Canadian Forest Service Publications
Litter decomposition, biomass, and nutrient concentration in western Newfoundland balsam fir forests. 2005. Moroni, M.T.; Smeaton, C.M.; Pike, B. Natural Resources Canada, Canadian Forest Service, Atlantic Forestry Centre, Fredericton, N.B. Information Report M-X--217E. 23 p.
Issued by: Atlantic Forestry Centre
Catalog ID: 25364
Availability: PDF (download)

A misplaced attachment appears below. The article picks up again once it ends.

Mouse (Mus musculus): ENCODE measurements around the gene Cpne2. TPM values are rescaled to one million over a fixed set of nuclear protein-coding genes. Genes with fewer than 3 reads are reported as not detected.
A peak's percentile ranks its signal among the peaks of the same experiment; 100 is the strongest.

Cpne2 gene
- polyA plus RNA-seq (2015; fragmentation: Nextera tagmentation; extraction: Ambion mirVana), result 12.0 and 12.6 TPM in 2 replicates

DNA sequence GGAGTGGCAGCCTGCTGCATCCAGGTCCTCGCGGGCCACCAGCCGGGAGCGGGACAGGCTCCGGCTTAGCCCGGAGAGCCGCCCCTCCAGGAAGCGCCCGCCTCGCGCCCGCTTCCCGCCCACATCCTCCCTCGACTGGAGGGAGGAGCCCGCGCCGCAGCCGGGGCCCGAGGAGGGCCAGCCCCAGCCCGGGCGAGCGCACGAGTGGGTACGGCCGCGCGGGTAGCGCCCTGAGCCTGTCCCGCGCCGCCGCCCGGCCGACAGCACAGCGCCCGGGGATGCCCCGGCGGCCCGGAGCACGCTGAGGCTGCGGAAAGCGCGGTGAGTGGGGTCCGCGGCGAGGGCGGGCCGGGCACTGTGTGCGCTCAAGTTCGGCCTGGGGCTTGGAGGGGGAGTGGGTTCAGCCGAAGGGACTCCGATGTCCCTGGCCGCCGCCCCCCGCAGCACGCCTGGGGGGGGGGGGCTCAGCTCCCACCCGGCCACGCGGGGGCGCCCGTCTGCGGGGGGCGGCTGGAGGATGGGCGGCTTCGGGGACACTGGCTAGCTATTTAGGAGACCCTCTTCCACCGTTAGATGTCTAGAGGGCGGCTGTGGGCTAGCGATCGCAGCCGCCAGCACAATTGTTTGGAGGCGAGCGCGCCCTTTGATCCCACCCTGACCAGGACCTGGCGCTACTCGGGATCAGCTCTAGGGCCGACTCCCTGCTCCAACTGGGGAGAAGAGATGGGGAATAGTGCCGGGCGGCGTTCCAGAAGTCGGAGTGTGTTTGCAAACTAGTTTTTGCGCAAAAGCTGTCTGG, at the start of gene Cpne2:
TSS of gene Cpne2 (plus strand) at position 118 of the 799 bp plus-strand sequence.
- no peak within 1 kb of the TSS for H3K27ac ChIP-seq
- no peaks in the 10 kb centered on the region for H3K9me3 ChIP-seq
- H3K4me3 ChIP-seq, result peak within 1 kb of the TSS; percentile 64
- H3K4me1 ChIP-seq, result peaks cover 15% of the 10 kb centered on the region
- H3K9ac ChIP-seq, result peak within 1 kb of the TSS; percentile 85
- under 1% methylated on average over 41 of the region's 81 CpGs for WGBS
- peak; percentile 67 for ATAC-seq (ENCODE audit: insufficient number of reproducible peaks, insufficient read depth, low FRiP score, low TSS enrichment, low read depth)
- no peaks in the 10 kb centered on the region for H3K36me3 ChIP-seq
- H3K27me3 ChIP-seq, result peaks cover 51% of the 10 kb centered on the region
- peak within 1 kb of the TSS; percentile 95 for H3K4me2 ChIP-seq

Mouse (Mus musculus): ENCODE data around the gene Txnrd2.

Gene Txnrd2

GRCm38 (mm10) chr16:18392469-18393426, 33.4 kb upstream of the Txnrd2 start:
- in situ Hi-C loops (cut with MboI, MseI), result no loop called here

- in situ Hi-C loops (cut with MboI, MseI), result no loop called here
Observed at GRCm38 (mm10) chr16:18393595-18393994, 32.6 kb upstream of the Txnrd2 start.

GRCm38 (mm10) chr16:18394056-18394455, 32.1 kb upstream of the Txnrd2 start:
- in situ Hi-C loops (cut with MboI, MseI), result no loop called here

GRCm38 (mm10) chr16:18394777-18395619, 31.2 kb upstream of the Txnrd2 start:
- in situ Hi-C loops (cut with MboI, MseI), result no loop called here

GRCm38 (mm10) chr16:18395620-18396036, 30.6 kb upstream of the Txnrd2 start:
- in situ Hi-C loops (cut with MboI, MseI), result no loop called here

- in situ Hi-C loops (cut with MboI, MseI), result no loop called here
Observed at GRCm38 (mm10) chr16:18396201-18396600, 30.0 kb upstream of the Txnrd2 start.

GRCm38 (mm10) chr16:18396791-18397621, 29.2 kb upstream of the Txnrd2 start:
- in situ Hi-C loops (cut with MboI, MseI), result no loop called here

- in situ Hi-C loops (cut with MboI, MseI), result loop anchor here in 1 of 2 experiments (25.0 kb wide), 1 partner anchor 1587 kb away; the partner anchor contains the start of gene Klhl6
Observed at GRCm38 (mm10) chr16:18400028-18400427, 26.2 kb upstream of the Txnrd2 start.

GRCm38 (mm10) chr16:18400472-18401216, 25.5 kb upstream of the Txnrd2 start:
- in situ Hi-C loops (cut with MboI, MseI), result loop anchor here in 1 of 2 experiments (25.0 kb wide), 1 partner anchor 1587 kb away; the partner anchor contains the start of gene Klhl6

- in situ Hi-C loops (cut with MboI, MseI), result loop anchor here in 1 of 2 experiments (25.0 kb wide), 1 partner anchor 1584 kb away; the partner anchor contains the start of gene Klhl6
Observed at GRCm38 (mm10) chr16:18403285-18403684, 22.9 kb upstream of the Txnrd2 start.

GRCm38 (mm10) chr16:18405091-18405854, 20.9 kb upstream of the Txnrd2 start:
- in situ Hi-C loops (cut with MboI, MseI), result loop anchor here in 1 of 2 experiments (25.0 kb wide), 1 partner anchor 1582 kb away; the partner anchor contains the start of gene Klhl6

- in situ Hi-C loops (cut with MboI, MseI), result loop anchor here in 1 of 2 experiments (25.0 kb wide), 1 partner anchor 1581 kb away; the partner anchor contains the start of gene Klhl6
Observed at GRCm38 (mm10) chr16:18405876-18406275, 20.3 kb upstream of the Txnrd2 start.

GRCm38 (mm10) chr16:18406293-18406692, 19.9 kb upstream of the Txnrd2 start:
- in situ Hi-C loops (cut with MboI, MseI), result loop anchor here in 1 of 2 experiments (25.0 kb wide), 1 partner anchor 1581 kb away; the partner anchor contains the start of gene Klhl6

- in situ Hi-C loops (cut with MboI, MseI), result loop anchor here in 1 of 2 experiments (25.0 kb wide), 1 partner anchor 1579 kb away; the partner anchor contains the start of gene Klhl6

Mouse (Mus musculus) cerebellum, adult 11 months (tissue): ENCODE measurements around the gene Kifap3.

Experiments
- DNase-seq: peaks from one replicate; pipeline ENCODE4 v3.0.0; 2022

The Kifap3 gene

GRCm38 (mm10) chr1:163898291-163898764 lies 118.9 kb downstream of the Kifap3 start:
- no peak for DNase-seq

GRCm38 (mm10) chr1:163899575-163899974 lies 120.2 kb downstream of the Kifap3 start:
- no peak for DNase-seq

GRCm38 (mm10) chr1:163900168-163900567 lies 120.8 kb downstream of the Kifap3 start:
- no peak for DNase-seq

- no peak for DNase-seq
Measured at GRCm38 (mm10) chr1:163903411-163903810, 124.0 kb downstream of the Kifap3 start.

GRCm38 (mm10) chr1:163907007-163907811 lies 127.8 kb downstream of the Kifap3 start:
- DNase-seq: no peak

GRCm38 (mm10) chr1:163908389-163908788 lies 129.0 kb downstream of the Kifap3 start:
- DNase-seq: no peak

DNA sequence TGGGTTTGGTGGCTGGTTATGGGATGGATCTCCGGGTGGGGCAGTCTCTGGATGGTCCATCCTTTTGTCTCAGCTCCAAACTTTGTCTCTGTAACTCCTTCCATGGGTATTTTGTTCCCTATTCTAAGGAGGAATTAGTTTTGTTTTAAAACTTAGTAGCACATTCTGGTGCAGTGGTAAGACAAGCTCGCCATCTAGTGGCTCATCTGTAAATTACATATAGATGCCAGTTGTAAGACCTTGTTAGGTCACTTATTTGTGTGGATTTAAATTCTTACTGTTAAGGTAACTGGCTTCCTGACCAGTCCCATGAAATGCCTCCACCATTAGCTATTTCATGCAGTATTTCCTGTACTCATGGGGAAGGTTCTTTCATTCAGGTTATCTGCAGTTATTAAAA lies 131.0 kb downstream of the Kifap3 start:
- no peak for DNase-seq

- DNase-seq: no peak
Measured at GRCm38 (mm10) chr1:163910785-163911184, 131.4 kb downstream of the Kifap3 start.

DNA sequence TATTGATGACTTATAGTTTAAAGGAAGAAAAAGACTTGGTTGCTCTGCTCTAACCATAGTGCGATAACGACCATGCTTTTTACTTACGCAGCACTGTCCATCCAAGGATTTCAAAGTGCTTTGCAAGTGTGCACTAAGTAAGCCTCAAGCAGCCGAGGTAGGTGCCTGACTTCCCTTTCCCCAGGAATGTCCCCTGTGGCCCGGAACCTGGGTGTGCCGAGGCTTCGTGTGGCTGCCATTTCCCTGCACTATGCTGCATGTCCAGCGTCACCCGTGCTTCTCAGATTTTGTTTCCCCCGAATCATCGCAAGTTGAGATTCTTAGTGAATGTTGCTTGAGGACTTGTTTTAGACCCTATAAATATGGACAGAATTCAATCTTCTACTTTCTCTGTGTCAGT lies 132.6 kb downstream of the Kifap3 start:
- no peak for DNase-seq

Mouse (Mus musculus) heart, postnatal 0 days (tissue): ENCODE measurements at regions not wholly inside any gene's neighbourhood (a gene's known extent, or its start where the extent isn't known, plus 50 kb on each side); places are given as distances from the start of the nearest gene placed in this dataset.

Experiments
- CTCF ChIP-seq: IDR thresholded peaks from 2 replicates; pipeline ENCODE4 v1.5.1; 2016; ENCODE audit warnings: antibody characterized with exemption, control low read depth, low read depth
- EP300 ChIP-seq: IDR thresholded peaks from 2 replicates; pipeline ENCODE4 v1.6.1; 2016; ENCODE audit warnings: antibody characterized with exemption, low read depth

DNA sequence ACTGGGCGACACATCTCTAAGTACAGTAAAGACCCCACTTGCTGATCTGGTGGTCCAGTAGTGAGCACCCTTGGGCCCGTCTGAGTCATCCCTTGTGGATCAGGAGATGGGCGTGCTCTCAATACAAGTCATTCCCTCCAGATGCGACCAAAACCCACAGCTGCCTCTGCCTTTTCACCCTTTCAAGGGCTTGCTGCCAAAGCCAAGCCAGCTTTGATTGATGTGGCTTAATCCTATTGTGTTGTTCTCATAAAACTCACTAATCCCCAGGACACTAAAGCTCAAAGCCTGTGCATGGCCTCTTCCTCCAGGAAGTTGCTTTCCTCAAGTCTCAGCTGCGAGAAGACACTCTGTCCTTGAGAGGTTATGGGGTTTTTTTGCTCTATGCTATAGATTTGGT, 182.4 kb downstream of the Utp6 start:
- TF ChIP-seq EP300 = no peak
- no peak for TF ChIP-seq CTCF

Balsam fir biomass was estimated in a chronosequence, aged 0 > 90 years, each within sites of good, medium, and poor quality, based on the Damman forest type classification system. Good and medium sites generally produced greater biomass than poor sites. Within good and poor quality sites aged 0–5 (clearcut) and 30–40 years, litter decomposition of balsam fir foliage, fine roots, herb shoots, shrub foliage, moss, and organic layer was measured after 1 and 2 years. Differences in decomposition between the good and poor sites, and between the clearcuts and the 30- to 40-year-old sites, varied with tissue type; there was no consistent trend in increased or decreased rates of decomposition with site quality or forest age. Litter decomposition was significantly higher in the first year; herb shoots and shrub foliage decomposed fastest, shrub twigs slowest. Balsam fir wood, branch, and coarse root decomposition was measured after 3 years only. Branch material decomposed significantly faster than wood or coarse root material, and rates of decomposition between sites for these tissues ranked: poor clearcut > good clearcut > good 30- to 40-year-old site > poor 30- to 40-year-old site. Overstorey and understorey tissue N and P concentrations were examined within a good and a poor 30- to 40-year-old site. Concentrations of N in overstorey, understorey, and forest floor tissue within the poor site were consistently lower than concentrations within the good site, indicating that the poor site was N deficient. There was no consistent trend with site quality for tissue P contents.